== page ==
convex one) to large, grand paintings - none larger or grander than Lord Leighton's glorious Cimabue's Madonna Carried in Procession through the Streets of Florence, which used to hang over the main staircase of the National Gallery and can be enjoyed much better here.
There are lovely self-portrait drawings by the Caracci brothers, Piazzetta and Bernini, confronting his mortality with open eyes. There's Rosalba Carriera's last self-portrait, calm and subdued, and a fine selection of miniatures, including self-portraits by Isaac Oliver and Samuel Cooper. On one wall hangs a row of three superb self-portraits from the 17th century - Rembrandt at the peak of his career, in a flat cap, with a gold ear-ring and two gold chains; Rubens exuding self-confidence, creative energy and swagger; and Daniel Mytens (below) turning a steady, half-defiant gaze on us.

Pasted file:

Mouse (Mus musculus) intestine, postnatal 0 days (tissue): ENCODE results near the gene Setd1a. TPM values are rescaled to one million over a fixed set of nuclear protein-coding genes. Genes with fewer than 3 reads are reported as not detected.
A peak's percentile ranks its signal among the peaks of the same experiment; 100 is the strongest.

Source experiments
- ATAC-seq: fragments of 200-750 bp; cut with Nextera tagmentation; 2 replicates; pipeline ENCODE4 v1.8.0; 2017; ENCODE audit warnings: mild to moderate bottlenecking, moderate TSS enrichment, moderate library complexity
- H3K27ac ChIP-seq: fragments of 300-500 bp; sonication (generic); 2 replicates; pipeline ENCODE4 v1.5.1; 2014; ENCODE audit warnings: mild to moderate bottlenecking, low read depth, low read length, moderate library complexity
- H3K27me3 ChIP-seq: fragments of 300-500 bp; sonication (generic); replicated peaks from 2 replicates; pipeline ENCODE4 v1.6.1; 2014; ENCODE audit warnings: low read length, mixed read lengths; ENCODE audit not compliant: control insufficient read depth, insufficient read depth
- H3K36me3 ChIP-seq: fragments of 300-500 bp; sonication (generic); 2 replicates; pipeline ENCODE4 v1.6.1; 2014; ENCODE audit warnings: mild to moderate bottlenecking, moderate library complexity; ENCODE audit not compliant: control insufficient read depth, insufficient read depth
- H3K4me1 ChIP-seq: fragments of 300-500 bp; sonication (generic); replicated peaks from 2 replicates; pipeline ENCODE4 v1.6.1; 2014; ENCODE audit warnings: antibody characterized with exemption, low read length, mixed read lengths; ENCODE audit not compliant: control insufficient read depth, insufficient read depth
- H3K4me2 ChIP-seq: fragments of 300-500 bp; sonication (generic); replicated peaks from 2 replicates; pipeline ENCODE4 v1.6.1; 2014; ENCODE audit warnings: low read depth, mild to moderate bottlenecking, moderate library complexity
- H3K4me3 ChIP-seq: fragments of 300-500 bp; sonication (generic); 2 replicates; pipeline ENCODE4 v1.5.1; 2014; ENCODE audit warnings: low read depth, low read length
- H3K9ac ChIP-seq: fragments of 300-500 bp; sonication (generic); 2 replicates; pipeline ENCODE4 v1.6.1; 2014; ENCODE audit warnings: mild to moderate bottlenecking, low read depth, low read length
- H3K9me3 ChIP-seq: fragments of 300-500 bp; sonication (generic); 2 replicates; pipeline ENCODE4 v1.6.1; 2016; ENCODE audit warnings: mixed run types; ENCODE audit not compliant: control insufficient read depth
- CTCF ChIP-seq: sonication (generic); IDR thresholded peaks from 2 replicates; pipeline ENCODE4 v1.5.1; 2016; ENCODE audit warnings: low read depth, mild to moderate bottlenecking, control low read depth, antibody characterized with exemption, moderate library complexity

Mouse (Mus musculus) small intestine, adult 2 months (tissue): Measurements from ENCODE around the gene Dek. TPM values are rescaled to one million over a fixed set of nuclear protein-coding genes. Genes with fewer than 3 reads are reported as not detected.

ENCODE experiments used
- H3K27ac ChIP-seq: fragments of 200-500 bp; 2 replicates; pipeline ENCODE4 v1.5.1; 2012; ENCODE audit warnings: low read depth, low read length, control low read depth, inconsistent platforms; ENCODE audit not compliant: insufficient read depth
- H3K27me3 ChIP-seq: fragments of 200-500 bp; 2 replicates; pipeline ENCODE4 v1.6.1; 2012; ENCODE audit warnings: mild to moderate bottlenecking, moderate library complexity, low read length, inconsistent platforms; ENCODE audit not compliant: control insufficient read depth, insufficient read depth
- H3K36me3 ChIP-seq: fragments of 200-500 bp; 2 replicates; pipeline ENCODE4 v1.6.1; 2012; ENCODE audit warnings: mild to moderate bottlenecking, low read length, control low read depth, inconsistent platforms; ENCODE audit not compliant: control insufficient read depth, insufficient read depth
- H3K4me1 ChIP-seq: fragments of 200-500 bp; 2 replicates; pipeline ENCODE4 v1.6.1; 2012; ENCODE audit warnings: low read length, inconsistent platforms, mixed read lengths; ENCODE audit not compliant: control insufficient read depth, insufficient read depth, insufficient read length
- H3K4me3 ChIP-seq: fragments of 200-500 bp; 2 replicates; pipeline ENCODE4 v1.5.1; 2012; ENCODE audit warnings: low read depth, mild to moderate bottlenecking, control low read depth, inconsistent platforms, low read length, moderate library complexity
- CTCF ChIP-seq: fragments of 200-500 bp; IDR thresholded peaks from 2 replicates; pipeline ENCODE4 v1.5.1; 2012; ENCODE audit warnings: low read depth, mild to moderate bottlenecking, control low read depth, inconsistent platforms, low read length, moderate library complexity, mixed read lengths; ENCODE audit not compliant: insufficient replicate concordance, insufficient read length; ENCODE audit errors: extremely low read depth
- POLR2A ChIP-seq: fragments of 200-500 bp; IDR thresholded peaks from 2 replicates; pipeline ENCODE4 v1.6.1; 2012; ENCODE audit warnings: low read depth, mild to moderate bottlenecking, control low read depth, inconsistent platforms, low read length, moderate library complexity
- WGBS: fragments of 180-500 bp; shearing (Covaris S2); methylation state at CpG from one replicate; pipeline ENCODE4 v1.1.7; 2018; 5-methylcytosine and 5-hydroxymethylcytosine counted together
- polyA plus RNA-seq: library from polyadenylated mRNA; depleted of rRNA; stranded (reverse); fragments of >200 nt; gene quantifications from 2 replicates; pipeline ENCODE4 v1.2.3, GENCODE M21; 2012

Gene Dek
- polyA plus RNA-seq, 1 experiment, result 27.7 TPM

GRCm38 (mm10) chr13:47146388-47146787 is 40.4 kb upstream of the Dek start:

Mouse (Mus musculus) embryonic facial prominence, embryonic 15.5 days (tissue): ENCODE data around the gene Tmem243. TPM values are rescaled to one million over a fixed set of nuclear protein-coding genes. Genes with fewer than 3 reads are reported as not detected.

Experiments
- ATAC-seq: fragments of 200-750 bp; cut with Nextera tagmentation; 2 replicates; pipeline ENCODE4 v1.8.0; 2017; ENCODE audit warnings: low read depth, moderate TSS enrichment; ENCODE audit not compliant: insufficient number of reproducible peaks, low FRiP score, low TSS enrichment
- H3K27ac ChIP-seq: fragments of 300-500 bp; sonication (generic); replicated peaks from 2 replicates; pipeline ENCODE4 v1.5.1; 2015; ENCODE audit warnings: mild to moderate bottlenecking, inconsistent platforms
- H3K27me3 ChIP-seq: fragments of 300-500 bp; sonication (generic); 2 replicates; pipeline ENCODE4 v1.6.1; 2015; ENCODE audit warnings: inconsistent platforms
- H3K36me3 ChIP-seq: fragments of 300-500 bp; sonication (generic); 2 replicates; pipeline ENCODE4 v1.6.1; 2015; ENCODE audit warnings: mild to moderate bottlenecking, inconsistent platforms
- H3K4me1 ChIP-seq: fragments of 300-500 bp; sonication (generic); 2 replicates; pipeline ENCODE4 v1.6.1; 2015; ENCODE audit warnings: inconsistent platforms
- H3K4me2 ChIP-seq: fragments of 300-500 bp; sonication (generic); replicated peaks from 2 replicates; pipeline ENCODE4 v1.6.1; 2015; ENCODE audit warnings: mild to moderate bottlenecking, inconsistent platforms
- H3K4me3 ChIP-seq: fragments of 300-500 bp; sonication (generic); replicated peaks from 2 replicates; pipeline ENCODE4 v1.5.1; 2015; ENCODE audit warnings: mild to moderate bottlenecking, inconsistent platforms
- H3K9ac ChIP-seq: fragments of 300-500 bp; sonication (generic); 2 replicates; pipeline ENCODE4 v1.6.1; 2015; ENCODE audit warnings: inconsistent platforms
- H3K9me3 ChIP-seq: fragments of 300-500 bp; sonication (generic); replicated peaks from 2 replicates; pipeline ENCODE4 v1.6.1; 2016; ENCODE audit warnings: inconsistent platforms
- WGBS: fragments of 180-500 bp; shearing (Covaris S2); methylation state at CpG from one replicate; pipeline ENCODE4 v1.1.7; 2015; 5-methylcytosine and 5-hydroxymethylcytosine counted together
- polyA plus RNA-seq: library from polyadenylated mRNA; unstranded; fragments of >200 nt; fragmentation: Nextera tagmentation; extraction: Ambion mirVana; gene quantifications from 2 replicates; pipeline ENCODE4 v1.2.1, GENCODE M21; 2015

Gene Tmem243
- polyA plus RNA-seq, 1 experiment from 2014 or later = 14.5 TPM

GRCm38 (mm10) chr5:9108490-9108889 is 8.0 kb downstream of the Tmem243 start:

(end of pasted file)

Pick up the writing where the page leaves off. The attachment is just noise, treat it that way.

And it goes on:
Curiosities include a Landseer self-portrait entitled The Connoisseurs, with two dogs (the 'connoisseurs' of the title) looking over his shoulder at what he is painting, a self-portrait by Thomas Patch in which he portrays himself as an ox, and a self-aggrandising effort by one Emma Gaggiotti Richards (a favourite of Victoria's), looking like a kind of artistic dominatrix. There's also an enjoyably brushy Alfred Stevens - A Girl in Pink Leaning on a Chair.
Two high-impact Italian Baroque masterpieces form the climax of the exhibition - Cristoforo Allori's Judith with the Head of Holofernes (the former modelled by an ex-mistress of the artist, the latter by Allori himself, or so it is believed) and Artemisia Gentileschi's stunning Self-Portrait as the Allegory of Painting (top). This virtuoso work, brilliantly conceived and executed, would alone be worth the price of admission. Talking of which, if you gift-aid your entry fee you can get a free pass for the rest of the year to this always rewarding gallery.